Having recently returned from a trip to Ireland, I am growing more and more envious of Penn State football fans planning to follow the Nittany Lions to the Emerald Isle this summer.
The Croke Park Classic is already being celebrated on Irish television as part of the country's tourism campaign, and it's clear the Irish people are looking forward to hosting American college football.
At the same time, U.S. football fans will marvel at the games that enthrall the Irish.
During our visit over St. Patrick's Day week, we had the chance to watch several of these interesting sports, including Gaelic football, rugby and hurling, in addition to the more familiar soccer and cricket.
Their holiday weekend started with the dramatic conclusion of the Six Nations Rugby Championship, during which Ireland defeated France in Paris, 22-20, to claim the coveted title. The match marked the end of an illustrious career for Irish star Brian O'Driscoll, who retired after the tournament.
Rugby is played in the U.S., but not with the level of interest and excitement of this international tournament, viewed by millions. It was next to impossible to get into any pub to watch the game, and some fans stood on the sidewalk watching TV's through the restaurant windows. The buzz around the final game was like the Super Bowl happening on New Year's Eve; O'Driscoll's retirement similar to the Steelers' win as Jerome Bettis called it a career; front page news on every Sunday paper.
Gaelic football, an Irish team sport played only by amateurs, has elements of soccer, football and rugby. Competitors battle on a gridiron-looking field to score points with a round ball through the other team's goals. A goal in the soccer-looking net is worth three points while sending the ball through the football-like upright posts is worth one point.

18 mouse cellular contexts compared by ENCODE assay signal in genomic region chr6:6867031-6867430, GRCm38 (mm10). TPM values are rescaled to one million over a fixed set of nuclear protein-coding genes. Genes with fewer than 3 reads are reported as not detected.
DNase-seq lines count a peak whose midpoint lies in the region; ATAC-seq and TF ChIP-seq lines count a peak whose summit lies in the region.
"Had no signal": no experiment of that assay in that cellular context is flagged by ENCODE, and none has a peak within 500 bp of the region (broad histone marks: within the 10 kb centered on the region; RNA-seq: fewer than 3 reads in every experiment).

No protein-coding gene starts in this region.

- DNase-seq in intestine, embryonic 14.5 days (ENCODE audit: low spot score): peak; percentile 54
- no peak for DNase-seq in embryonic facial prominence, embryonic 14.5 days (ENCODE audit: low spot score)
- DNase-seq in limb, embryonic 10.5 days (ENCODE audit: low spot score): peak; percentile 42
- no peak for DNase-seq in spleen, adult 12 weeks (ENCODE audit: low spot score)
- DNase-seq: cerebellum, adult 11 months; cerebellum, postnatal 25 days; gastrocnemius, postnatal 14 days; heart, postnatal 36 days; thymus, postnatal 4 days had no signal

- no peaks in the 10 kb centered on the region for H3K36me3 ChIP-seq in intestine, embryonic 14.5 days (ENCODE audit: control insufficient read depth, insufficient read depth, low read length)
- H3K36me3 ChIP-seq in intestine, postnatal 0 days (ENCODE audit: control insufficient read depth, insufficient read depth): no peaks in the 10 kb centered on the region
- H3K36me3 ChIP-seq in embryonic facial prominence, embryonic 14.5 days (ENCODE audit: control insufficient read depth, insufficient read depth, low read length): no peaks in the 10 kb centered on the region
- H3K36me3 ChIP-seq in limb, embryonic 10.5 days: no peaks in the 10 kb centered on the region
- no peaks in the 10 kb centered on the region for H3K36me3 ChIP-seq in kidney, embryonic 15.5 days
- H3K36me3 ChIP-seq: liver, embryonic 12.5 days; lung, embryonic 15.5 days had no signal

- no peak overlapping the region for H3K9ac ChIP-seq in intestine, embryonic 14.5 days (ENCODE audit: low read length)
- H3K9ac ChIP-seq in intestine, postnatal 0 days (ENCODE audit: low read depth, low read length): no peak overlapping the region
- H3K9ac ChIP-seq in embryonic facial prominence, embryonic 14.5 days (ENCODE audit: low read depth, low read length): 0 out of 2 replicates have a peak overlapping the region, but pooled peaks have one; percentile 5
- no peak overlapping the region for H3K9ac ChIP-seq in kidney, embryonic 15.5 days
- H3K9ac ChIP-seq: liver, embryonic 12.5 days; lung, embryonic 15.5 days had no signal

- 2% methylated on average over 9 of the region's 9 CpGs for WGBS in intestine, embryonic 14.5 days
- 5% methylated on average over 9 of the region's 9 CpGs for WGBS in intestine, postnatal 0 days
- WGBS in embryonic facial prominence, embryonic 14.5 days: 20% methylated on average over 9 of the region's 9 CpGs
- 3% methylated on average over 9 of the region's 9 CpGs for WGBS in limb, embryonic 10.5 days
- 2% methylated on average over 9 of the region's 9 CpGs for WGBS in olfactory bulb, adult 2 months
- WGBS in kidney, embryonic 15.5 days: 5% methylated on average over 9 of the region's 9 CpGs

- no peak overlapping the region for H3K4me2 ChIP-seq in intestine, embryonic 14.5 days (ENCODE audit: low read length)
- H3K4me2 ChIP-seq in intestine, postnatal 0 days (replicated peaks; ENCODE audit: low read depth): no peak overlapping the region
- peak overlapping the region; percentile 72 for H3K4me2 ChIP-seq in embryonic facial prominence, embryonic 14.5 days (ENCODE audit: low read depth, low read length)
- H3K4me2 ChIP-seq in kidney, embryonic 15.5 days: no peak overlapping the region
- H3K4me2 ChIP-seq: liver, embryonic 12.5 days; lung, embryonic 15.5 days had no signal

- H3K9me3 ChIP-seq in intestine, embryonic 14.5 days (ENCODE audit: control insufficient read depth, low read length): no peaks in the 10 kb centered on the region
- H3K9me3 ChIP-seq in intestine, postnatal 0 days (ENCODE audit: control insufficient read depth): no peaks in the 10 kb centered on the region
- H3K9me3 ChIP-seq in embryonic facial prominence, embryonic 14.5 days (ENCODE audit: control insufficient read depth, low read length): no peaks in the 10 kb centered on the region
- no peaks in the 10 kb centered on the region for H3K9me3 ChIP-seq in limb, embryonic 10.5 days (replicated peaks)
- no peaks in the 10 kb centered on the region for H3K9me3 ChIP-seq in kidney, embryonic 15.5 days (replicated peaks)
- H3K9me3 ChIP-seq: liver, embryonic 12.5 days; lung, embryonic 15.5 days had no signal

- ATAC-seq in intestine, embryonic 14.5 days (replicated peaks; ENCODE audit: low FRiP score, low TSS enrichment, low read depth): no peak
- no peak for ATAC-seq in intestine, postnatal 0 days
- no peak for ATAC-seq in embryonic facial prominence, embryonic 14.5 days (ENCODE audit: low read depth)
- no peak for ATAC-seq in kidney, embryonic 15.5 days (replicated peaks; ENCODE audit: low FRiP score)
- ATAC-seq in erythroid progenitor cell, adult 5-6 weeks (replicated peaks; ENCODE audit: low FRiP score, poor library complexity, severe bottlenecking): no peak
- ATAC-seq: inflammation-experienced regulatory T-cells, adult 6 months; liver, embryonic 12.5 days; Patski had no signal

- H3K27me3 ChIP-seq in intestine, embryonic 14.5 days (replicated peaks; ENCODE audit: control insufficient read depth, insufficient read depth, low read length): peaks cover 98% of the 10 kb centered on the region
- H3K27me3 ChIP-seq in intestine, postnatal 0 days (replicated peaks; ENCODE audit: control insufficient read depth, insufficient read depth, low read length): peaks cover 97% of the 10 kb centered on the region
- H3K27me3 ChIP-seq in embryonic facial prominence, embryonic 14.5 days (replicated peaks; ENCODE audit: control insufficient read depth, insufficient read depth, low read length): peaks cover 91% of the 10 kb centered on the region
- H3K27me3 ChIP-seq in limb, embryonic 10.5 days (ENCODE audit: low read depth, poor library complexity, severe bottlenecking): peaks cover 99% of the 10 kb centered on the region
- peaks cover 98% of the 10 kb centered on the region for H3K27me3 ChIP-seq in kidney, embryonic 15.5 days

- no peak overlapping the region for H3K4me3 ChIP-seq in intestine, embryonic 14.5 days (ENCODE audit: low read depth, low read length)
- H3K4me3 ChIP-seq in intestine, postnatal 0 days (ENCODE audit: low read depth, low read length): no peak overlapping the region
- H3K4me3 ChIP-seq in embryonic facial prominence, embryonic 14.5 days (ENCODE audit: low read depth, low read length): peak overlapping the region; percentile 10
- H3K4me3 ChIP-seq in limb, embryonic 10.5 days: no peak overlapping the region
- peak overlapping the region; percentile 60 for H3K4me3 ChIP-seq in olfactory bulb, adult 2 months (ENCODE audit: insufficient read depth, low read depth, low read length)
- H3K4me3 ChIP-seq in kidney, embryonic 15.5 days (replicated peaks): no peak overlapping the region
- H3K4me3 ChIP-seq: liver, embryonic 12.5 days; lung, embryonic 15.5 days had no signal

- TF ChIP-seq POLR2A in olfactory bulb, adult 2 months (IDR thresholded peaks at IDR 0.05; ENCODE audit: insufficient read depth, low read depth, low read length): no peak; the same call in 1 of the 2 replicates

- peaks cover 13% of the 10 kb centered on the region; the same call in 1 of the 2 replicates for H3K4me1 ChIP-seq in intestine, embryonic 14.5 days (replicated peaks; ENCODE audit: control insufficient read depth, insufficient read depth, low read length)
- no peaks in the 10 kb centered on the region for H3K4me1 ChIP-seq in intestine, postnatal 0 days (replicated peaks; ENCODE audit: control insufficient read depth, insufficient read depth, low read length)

With dashes between each type of goal on the scoreboard, your brain works overtime to calculate the true totals throughout the match.
Similar scoring is found in the sport of hurling, which also incorporates elements similar to baseball and hockey. Players use short, thick hockey-like sticks to carry and hit a ball similar to a baseball into a soccer-like net or through the uprights.
It takes a little time to catch on, but the passion for Irish athletics is infectious.
Here in the U.S. we take pride in our sports, from the World Series to the Super Bowl to the NCAA's March Madness. But in Ireland, we're reminded of our nation's youth compared to our European allies; Penn State fans will see "for the glory" take on a whole new meaning.
In Ireland, the sports are often derived from ancient games, some thousands of years old. They mimic times when castle-dwelling clans battled for land, often with hand-to-hand combat.
When these competitors take the field they aren't just playing for wins, championships or bragging rights, they are continuing the traditions of their ancestors; keeping their heritage alive, and giving Irish eyes a reason to smile.
Kellie Goodman Shaffer can be reached at Kellie@BedfordCountyChamber.org. Her column appears on Tuesdays.